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Friends of Animals v. United States Environmental Protection Agency

United States District Court, D. Oregon

April 23, 2019

UNITED STATES ENVIRONMENTAL PROTECTION AGENCY, and ANDREW WHEELER, in his official capacity as Acting Administrator of the U.S. Environmental Protection Agency, Defendants, and THE HUMANE SOCIETY OF THE UNITED STATES Defendant-Intervenor.

          R. Scott Jerger, Field Jerger LLP, and Michael Ray Harris, Friends of Animals, Attorneys for Plaintiff.

          Sheila Baynes, United States Department of Justice, Environment and Natural Resources Division, Environmental Defense Section, P.O. Box Of Attorneys for Defendants.

          Julie M. Engbloom, Lane Powell PC, Douglas A. Hastings, Morgan, Lewis & Bockius, LLP, 1111 Pennsylvania Ave, NW, Washington, DC 20004. Of Attorneys for Defendant-Intervenors.



         Plaintiff, Friends of Animals, seeks judicial review of the EPA's denial of its request to initiate a Special Review of a pesticide registered with the EPA under the Federal Insecticide, Fungicide, and Rodenticide Act (“FIFRA”). After hearing from the parties on cross-motions for summary judgment, United States Magistrate Judge Patricia Sullivan issued her Findings and Recommendation (“F&R”). Judge Sullivan concluded that the EPA's decision not to initiate a Special Review was not subject to judicial review and dismissed the case for want of jurisdiction. After de novo review[1], the Court rejects the F&R and concludes that the Court does have jurisdiction over Plaintiff's case. The Court remands the case to Judge Sullivan for a recommendation on the merits of the cross-motions for summary judgment.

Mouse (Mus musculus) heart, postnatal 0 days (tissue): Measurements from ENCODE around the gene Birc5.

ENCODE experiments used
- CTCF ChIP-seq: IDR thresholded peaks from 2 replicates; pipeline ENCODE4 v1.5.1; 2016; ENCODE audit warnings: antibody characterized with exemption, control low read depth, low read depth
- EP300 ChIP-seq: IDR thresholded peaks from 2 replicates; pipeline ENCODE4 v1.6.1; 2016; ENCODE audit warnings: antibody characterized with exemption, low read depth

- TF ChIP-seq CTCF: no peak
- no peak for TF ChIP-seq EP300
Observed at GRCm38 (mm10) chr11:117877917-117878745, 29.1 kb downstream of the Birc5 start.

A. FIFRA

         FIFRA sets out detailed procedures governing the sale, use, and distribution of pesticides and requires that all pesticides must be registered with the EPA. 7 U.S.C. § 136a(a). Before a pesticide can be properly registered with the EPA, the Administrator must determine that the pesticide does “not generally cause unreasonable adverse effects on the environment.” Id. § 136(a)(c)(5)(D). FIFRA defines an “unreasonable adverse effect on the environment” as one that poses “any unreasonable risk to man or the environment, taking into account the economic, social, and environmental costs and benefits of the use of any pesticide.” Id. § 136(bb).

         After a pesticide is registered with the EPA, FIFRA provides certain review procedures for the EPA to continually reevaluate a pesticide's risks and benefits. If the EPA finds that a registered pesticide, “when used in accordance with widespread and commonly recognized practice, generally causes unreasonable adverse effects on the environment, ” the EPA may institute proceedings either to “cancel its registration or change its classification, ” or to “determine whether or not its registration should be cancelled or its classification changed.” See 7 U.S.C. § 136d(b)(1)-(2). The EPA also has the authority to suspend the registration of the pesticide immediately “[i]f the [EPA] determines that action is necessary to prevent an imminent hazard during the time required for cancellation or change in classification proceedings.” 7 U.S.C. § 136d(c)(1).